If you want the freshest, most full-flavored cup of coffee, we always recommend grinding your own coffee beans. It’s best to do this right before you brew, as our testing has shown that the beans begin to lose flavor and aroma within an hour of being ground.
Home coffee grinders come in two styles: blade and burr. A blade grinder works like a tiny food processor, with a rapidly spinning blade that chops coffee into smaller and smaller fragments. You have to hold the grind button down, time the grind, shake the grinder periodically to distribute the beans, and visually inspect the coffee to see if it’s reached the desired consistency.
A burr grinder, by contrast, operates like a pepper mill—it forces each bean to pass through a gap of a particular size. While a blade grinder has one chamber where you load, grind, and dispense the beans, a burr grinder consists of three components: a hopper where you feed in the beans, the grinding chamber, and a removable container that holds the grounds so you can transfer them to the coffee maker. You simply switch the machine on and whole beans are pulled from the hopper through two gear-like metal rings (called burrs) that spin against one another to crush the coffee. The setting you choose on the machine determines the space between the burrs and thus the size of the grind. Since each bean passes through the burrs and gets crushed only once, it’s a more precise process than using a blade grinder.
Burr grinders are the gold standard in the coffee industry, but now household brands such as Breville, Hamilton Beach, and KitchenAid are offering them for home users. To find out more about this popular grinding method, we tested 10 models priced from $29.86 to $199.99, all with metal burrs and at least eight grind settings, and compared them to our favorite blade grinder from Krups ($17.99).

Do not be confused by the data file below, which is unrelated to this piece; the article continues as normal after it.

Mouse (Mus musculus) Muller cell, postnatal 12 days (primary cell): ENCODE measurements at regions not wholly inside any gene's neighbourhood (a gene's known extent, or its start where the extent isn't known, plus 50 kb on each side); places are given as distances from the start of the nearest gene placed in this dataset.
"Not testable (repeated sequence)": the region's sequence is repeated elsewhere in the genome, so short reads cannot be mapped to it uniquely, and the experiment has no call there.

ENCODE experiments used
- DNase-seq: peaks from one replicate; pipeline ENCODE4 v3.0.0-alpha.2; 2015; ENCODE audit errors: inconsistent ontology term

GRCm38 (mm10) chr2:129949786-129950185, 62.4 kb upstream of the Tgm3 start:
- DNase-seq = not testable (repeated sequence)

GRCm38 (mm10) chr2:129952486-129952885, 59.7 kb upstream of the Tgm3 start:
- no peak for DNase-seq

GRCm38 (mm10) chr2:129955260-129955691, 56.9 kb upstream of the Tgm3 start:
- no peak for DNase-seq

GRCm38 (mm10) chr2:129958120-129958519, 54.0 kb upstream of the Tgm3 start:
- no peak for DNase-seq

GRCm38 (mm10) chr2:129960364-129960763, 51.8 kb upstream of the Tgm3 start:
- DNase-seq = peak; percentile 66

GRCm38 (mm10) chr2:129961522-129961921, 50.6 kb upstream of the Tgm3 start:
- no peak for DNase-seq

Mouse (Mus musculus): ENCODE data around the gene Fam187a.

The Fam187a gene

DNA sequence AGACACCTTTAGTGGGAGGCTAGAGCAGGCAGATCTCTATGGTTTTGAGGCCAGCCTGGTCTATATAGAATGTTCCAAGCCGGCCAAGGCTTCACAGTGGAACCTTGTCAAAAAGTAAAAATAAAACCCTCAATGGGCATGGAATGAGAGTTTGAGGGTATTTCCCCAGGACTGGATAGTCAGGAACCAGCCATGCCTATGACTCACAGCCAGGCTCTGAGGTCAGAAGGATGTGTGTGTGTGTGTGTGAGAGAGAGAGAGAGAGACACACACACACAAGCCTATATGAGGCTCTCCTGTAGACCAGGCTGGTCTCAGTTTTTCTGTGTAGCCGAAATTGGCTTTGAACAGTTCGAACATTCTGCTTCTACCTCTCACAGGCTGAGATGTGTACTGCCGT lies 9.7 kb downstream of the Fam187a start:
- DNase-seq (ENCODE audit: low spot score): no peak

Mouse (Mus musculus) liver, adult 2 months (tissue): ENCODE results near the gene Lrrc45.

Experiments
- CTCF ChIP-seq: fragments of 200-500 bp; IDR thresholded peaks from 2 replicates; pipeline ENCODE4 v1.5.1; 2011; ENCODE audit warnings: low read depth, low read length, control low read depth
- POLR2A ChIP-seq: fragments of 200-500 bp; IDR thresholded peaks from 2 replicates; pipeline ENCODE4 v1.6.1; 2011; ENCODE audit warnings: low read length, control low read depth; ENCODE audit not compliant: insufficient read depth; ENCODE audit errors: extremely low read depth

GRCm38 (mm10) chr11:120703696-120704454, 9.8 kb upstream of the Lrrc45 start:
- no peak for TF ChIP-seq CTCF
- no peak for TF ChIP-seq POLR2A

Brew method usually dictates grind setting: Generally, coarse coffee is used for French press, medium for drip machines, and fine for espresso. A good grinder should be able to produce these three consistencies, so we ground coffee on the settings recommended by each manufacturer for coarse, medium, and fine. We repeated the grinding tests with light roasted beans and very dark roasted beans, which have different densities. Finally, we had six testers—from novices to coffee experts—operate each grinder to gauge its user-friendliness.
All the grinders were able to grind the coffee, and there were no stalled or burnt-out motors. But many of the machines were confusing or a pain to use. Some sprayed grounds all over the counter even when their collection containers were properly in place. Others had displays that were befuddling or hard to read, with hieroglyphic-like symbols that we needed the manual to decode or numbers that were visible only when we looked at the machine from certain angles. We also disliked products with grounds containers that were too small or irregularly shaped—small containers overfilled easily when we tried grinding for a crowd, and oddly shaped vessels poured imprecisely when we transferred the grounds to the brewer.
Some of the grinders fell short in other ways. One innovative grinder had a built-in scale that promised to dispense the exact desired amount of beans. However, when we weighed the ground coffee on our lab-calibrated scale, we found that the grinder missed the target weight by 10 percent every time, even after we reset its internal scale. A second copy of this model was inaccurate by 6 percent. Another grinder shook heavily as it ground, rattling the table and changing its grind setting. Finally, one grinder’s glass grounds container shattered when we accidentally elbowed it off the counter. We don’t expect our small appliances to be bulletproof, but we’d hope our coffee grinder could survive groggy morning mishaps.
Our favorite grinders were intuitive and easy to use; had roomy, sturdy plastic grounds containers that could withstand a morning drop; and ground cleanly without making messes of our kitchens.
Next, we zeroed in on the evenness of the ground coffee, one of the much-touted benefits of burr grinders. Scott Frost, postdoctoral scholar at the UC Davis Coffee Center, told us that brewing coffee is inherently a race against time. Coffee has more than 800 aromatic compounds, and the goal is to try to extract as many of the pleasant aromatics before some of the more unpleasant flavors—such as excessive acidity or bitterness—have time to dissolve into your brew. If all the grounds in your coffee were the exact same size, this would be relatively easy because the water would extract each tiny piece of coffee at the same rate. But ground coffee is never completely even.